As a quick summary and a slightly different way of looking at why all these projects mentioned so far have come into existence, it might make sense to roll up the data pipeline challenge from a different perspective. Remember the days when we deployed Lambda architectures? You had two separate data paths; one for real-time and one for batch ingest. Apache Flink can help unify these two paths. Others, instead of rewriting their pipelines, let developers write the batch layer and then used Calcite to automatically translate that into the real-time processing code and to merge the real-time and batch outputs, used Apache Pinot.

Source: LinkedIn Engineering

The nice thing is that there is a Presto to Pinot connector, allowing you to stay in your favorite query engine. Sidenote: don’t worry about Apache Samza too much here. It’s another distributed processing engine like Flink or Spark.

Enough of the geekery. I am sure your head hurts just as much as mine, trying to keep track of all of these crazy projects and how they hang together. Maybe another interesting lens would be to check out what AWS has to offer around databases. To start with, there is PartiQL. In short, it’s a SQL-compatible query language that enables querying data regardless of where or in what format it is stored; structured, unstructured, columnar, row-based, you name it. You can use PartiQL within DynamoDB or the project’s REPL. Glue Elastic views also support PartiQL at this point.

Well, I get it, a general purpose data store that just does the right thing, meaning it’s fast, it has the correct data integrity properties, etc, is a hard problem. Hence the sprawl of all of these data stores (search, graph, columnar, row) and processing and storage projects (from hudi to parquet and impala back to presto and csv files). But eventually, what I really want is a database that just does all these things for me. I don’t want to learn about all these projects and nuances. Just give me a system that lets me dump data into it and answers my SQL queries (real-time and batch) quickly.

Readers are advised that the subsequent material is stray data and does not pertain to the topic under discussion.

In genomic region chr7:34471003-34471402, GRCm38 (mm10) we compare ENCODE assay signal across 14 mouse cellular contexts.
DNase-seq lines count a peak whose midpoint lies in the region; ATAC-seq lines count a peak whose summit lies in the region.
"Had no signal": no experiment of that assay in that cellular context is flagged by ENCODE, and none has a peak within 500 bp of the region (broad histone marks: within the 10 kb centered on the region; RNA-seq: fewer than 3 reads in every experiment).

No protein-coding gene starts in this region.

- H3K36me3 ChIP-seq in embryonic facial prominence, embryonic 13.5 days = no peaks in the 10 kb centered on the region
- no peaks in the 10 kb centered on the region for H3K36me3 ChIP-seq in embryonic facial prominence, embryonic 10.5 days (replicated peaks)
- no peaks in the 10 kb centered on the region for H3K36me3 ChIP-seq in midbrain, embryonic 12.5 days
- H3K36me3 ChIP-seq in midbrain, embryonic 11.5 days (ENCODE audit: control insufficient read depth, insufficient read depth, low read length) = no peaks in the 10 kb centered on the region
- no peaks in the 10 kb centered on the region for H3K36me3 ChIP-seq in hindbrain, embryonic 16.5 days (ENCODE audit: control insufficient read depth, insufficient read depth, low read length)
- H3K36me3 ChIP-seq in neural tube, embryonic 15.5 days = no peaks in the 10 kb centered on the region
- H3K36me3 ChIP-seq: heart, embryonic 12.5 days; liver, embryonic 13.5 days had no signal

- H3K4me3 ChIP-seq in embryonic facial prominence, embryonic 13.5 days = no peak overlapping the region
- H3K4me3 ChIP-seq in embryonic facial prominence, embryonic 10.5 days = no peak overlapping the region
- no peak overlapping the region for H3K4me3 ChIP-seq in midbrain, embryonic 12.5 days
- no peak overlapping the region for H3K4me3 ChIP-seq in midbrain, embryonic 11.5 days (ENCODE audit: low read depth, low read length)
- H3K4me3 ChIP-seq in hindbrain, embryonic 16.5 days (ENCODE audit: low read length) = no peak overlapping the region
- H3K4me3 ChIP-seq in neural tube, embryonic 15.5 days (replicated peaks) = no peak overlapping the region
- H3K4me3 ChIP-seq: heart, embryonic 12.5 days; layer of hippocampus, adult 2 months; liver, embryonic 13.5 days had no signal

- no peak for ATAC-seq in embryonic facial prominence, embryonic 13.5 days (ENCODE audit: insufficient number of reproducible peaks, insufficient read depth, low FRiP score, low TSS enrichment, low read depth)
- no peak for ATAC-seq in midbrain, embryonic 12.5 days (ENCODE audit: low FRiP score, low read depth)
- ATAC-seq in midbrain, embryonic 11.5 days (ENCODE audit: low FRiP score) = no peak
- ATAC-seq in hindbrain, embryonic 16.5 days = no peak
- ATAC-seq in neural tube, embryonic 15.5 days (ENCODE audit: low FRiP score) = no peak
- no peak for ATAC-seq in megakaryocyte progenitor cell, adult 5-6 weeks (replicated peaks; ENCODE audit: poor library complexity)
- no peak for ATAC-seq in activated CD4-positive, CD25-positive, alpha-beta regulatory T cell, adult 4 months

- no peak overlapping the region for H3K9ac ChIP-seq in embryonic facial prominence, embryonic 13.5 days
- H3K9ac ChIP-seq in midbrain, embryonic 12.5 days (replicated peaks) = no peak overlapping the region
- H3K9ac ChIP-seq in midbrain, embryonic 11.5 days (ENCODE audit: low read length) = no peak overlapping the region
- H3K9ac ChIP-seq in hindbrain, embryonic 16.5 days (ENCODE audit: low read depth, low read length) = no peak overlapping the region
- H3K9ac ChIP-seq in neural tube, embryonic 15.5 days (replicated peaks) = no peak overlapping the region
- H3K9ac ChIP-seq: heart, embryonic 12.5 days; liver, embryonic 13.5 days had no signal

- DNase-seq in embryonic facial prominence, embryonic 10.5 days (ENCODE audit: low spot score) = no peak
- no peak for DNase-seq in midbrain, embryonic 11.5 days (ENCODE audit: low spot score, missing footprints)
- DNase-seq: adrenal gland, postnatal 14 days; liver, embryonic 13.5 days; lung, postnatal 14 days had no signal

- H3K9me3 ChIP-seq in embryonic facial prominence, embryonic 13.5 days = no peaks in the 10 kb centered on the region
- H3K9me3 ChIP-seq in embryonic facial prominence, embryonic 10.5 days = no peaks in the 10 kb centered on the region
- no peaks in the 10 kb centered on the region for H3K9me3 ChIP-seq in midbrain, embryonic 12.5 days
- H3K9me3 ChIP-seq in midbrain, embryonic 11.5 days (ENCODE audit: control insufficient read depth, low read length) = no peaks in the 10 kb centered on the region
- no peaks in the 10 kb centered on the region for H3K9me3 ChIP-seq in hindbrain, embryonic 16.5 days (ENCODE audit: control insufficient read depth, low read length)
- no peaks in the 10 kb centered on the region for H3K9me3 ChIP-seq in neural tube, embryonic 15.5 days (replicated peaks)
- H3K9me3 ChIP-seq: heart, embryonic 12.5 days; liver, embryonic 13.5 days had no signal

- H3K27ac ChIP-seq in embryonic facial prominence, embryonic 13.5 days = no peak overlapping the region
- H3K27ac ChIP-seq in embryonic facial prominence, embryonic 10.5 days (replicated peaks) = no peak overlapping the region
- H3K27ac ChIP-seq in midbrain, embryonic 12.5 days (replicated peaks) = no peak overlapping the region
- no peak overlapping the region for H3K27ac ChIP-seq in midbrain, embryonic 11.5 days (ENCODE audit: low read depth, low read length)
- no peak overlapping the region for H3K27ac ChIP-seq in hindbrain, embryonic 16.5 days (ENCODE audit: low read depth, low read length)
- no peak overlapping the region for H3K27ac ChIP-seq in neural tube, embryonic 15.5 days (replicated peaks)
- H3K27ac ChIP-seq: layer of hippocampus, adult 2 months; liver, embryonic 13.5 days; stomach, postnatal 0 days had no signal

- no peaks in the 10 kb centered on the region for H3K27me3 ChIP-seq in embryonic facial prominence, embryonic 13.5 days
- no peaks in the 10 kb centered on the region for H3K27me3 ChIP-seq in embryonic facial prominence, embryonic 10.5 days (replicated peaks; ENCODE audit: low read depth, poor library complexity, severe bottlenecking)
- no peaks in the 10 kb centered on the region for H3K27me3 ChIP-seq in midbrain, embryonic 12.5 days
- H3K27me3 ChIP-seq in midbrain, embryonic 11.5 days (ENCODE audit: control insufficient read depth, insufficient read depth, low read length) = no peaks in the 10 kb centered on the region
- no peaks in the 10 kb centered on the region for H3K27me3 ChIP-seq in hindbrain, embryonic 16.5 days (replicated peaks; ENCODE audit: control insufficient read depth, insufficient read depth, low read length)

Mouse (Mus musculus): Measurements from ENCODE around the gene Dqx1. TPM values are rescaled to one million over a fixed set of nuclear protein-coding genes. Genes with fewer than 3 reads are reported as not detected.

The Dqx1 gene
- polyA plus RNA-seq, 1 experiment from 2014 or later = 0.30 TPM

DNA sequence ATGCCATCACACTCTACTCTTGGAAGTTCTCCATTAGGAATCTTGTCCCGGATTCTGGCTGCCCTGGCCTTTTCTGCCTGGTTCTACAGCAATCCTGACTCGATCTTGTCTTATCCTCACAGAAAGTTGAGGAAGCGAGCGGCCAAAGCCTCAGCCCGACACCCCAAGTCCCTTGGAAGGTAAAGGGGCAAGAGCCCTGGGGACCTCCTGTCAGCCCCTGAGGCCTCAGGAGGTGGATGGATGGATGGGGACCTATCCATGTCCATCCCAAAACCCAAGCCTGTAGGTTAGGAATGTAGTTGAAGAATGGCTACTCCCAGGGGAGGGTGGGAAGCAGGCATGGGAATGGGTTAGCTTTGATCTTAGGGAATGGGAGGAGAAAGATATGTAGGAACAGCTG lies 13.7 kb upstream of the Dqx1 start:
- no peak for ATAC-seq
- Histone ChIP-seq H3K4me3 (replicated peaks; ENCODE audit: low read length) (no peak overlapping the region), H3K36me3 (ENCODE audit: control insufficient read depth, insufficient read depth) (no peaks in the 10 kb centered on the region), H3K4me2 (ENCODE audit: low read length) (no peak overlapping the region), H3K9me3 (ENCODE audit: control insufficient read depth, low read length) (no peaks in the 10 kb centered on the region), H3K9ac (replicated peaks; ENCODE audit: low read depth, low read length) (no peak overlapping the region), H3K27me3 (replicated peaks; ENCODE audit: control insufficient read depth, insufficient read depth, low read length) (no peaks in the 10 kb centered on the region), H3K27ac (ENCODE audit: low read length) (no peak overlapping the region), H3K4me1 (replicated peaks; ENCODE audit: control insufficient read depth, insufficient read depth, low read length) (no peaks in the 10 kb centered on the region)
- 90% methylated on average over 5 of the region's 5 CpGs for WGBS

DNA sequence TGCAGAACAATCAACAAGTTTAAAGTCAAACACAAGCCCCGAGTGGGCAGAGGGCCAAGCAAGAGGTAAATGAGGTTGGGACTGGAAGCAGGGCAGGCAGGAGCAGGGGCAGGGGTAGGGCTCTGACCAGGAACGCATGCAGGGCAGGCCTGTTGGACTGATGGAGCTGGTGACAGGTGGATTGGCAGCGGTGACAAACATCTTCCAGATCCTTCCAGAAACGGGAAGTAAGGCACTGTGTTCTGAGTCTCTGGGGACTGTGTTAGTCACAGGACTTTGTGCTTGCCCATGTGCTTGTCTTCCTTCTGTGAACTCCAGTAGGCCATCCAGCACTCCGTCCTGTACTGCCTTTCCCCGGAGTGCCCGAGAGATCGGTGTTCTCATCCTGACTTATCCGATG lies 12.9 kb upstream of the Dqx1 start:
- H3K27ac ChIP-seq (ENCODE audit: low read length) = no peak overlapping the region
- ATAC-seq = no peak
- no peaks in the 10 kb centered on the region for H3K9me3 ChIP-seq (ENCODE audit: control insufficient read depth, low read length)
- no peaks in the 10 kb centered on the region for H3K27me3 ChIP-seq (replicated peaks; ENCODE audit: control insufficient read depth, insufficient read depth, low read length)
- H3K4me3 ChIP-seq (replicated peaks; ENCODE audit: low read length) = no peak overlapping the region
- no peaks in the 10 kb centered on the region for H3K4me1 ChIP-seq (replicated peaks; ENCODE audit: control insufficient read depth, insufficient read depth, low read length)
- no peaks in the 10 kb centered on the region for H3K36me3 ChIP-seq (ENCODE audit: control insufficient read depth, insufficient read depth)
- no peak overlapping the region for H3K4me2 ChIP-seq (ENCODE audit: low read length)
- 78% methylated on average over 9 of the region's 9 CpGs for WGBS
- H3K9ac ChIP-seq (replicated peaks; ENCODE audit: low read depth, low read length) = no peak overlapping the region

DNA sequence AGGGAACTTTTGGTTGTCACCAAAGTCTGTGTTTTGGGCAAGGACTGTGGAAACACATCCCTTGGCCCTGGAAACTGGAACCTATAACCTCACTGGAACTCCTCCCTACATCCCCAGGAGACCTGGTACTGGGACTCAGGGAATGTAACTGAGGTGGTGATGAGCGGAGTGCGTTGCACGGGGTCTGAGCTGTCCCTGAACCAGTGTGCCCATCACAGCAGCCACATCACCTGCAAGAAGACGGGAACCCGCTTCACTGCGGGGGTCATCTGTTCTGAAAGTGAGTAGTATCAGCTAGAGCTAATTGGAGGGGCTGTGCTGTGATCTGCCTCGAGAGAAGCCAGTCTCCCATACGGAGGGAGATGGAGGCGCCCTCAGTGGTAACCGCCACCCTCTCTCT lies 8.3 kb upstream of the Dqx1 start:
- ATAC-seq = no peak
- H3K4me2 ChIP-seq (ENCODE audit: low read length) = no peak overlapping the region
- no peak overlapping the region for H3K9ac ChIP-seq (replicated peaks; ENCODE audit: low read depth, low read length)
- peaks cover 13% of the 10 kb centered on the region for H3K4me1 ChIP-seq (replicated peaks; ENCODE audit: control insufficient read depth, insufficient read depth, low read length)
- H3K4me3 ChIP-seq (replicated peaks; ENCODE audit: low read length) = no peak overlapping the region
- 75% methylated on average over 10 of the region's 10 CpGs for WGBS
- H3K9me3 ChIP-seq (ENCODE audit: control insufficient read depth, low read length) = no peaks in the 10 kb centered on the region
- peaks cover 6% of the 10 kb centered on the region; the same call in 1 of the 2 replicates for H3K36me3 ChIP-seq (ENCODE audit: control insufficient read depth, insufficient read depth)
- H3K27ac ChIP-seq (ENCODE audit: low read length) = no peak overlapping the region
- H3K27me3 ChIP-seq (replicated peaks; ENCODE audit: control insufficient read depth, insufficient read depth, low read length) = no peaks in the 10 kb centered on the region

Until next time …

The Data Lakehouse Post 2 – The Data Lakehouse Itself

Category: Big Data — Tags: , , – Raffael Marty @ 8:22 am


In my previous blog post, I ranted a little about database technologies and threw a few thoughts out there on what I think a better data system would be able to do. In this post, I am going to talk a bit about the concept of the Data Lakehouse.

The term ‘data lakehouse‘ has been making the rounds in the data and analytics space for a couple of years. It describes an environment combining data structure and data management features of a data warehouse with the low-cost scalable storage of a data lake. Data lakes have advanced the separation of storage from compute, but do not solve problems of data management (what data is stored, where it is, etc). These challenges often turn a data lake into a data swamp. Said a different way, the data lakehouse maintains the cost and flexibility advantages of storing data in a lake while enabling schemas to be enforced for subsets of the data.

Let’s dive a bit deeper into the Lakehouse concept. We are looking at the Lakehouse as an evolution of the data lake. And here are the features it adds on top:

  1. Data mutation – Data lakes are often built on top of Hadoop or AWS and both HDFS and S3 are immutable. This means that data cannot be corrected. With this also comes the problem of schema evolution. There are two approaches here: copy on write and merge on read – we’ll probably explore this some more in the next blog post.
  2. Transactions (ACID) / Concurrent read and write – One of the main features of relational databases that help us with read/write concurrency and therefore data integrity.